The Dangerous GroupthinkAUTHOR: Francisco Sáez
“No group is worth joining if everybody is welcome.” ~ Jim Grimsley
Have you ever seen on Twitter or Facebook a comment that you would like to discuss, but you have not done so because there are a lot of people supporting it with retweets and likes?
The term groupthink was coined by the psychologist Irving Janis in 1972, and it’s a phenomenon that takes place when a group of people make faulty decisions because the strong collective wish of working in harmony is more important than obtaining good results, in an effective way.
This kind of situation takes place more often than what you may think, especially in the corporate world. When a team member realizes that his opinion goes against the one he thinks is the agreed opinion, he simply remains silent. Members choose not to be contrary to the group, even when they think they are making wrong decisions.
If it turns out that all members have a similar attitude, no one does anything in order to fix things and the group continue heading the wrong direction until they inevitably reach a crisis situation. At that point it’s probable that the project may no longer be straightened or that the cost of doing so is unacceptable.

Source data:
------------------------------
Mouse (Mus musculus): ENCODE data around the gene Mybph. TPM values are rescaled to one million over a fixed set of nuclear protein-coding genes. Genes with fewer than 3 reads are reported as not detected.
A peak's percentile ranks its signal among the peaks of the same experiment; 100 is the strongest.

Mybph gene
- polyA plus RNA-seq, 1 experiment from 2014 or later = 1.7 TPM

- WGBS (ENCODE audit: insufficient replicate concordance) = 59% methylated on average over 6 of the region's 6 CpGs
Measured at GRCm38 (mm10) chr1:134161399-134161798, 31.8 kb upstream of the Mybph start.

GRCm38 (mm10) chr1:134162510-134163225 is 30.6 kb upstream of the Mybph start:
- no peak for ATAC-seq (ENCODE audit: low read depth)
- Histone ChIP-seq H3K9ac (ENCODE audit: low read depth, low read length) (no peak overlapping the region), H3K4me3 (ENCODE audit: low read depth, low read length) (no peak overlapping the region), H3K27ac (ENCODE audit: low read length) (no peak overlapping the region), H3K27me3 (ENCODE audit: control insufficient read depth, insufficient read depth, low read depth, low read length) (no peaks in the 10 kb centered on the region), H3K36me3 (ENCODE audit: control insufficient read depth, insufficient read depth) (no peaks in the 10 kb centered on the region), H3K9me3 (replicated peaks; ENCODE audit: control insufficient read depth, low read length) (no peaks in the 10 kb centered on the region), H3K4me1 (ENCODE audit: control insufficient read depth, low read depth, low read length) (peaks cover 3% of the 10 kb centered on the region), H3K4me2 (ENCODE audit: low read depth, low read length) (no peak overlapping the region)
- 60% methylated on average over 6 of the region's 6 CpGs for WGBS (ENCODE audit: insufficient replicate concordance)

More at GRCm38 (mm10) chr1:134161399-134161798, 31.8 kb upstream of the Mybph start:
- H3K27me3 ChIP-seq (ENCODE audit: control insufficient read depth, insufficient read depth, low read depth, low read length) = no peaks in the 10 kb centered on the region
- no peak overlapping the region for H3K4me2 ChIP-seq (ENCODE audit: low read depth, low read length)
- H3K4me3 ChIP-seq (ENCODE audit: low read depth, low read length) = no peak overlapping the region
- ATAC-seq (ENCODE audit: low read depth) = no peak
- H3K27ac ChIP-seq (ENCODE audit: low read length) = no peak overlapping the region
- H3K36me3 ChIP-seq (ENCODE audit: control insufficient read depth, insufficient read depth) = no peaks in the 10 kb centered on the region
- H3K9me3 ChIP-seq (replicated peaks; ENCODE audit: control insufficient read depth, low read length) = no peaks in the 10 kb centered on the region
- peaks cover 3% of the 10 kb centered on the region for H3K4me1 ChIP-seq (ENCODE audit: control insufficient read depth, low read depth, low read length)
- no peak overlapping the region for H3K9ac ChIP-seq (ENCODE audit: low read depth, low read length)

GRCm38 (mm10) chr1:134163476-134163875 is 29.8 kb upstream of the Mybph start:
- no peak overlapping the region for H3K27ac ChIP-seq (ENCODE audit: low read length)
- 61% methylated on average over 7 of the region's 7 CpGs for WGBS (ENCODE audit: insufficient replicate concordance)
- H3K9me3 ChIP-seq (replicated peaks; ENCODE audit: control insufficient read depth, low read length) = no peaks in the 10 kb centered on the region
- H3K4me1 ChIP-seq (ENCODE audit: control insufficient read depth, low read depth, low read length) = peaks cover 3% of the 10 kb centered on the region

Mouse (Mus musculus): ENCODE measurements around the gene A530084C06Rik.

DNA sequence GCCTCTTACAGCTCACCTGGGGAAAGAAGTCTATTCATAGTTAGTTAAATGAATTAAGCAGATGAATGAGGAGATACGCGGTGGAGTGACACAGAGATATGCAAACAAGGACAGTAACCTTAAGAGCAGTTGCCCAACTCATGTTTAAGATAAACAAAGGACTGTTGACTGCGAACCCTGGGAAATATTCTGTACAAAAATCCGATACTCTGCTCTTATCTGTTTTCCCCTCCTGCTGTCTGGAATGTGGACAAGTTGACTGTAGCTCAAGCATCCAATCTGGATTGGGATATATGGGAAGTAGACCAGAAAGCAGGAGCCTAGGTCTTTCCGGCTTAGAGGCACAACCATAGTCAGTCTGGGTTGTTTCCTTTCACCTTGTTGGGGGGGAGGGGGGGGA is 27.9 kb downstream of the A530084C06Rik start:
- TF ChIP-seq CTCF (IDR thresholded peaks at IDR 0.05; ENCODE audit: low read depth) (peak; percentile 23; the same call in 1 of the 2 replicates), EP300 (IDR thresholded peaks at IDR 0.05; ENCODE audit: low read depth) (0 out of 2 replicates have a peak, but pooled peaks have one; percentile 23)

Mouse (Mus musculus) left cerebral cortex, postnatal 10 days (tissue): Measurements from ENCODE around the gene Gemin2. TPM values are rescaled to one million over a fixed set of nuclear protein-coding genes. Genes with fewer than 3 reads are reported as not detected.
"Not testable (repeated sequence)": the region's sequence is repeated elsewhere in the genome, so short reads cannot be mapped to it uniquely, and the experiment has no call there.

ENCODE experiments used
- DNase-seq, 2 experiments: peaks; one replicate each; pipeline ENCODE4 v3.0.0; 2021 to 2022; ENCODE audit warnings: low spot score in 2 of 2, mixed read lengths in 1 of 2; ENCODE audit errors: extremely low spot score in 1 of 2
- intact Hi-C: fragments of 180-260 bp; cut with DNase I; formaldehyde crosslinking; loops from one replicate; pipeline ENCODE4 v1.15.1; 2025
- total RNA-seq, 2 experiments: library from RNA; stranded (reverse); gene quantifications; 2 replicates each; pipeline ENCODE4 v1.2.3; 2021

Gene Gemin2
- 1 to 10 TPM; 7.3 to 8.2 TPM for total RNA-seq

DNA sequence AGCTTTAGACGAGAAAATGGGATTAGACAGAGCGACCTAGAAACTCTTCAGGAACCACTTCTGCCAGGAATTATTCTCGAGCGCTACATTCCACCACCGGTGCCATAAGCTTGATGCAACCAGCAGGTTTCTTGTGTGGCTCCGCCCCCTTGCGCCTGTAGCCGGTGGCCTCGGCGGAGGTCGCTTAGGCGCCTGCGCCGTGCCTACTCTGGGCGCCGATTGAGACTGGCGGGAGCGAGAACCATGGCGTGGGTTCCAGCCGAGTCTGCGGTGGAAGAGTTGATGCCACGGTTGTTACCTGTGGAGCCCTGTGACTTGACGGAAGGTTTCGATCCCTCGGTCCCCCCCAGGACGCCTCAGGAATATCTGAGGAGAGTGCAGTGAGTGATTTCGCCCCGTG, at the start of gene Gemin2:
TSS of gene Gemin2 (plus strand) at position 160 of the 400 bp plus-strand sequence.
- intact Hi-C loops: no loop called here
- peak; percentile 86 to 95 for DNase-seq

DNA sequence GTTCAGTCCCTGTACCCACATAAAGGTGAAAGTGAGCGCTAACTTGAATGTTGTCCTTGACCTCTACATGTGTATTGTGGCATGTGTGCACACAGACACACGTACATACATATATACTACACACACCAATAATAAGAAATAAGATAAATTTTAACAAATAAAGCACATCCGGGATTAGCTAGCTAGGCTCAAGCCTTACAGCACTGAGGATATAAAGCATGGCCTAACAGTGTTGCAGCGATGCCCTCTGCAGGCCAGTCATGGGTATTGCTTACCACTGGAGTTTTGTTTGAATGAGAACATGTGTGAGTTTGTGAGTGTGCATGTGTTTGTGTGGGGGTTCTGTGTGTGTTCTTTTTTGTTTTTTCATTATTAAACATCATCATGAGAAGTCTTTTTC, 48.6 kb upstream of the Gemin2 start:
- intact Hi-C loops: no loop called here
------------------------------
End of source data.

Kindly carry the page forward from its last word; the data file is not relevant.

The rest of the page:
Groupthink happens when the group is close united and has a big pressure to do things right, with a high quality level. Those teams in which all members have a similar background and in which the rules determining who and how decisions should be made are not well defined, are especially sensitive to this phenomenon.
When the group exerts too much pressure on the individual, a set of intelligent people can make stupid decisions. In order to avoid this, Janis suggests the following methods:
- The leader must assign each member a “critical evaluator” role, so that free objections can be made. It’s good to encourage everyone to question any opinion and express theirs without fear.
- The leader must not express his opinions, preferences or expectations when handing in the task to the team. Influencing any outcome must be avoided.
- Group members should be capable of arguing ideas with expert and trusted people outside the team, and to report back these discussions. It’s good to occasionally invite some external agent to the meetings.
- In any decision making, one team member should be chosen as the “Devil’s advocate”, in order to question everyone else and defend the opposite argument, even if he doesn’t believe in it.
- All possible alternatives must be taken into consideration.